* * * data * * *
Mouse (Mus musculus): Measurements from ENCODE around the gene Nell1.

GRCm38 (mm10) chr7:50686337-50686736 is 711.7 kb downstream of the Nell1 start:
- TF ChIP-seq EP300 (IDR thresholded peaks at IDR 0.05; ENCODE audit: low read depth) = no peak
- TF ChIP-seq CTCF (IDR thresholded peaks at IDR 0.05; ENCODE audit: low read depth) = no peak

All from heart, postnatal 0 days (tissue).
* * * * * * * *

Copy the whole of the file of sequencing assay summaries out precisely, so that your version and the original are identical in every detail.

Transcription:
Mouse (Mus musculus): Measurements from ENCODE around the gene Nell1.

GRCm38 (mm10) chr7:50686337-50686736 is 711.7 kb downstream of the Nell1 start:
- TF ChIP-seq EP300 (IDR thresholded peaks at IDR 0.05; ENCODE audit: low read depth) = no peak
- TF ChIP-seq CTCF (IDR thresholded peaks at IDR 0.05; ENCODE audit: low read depth) = no peak

All from heart, postnatal 0 days (tissue).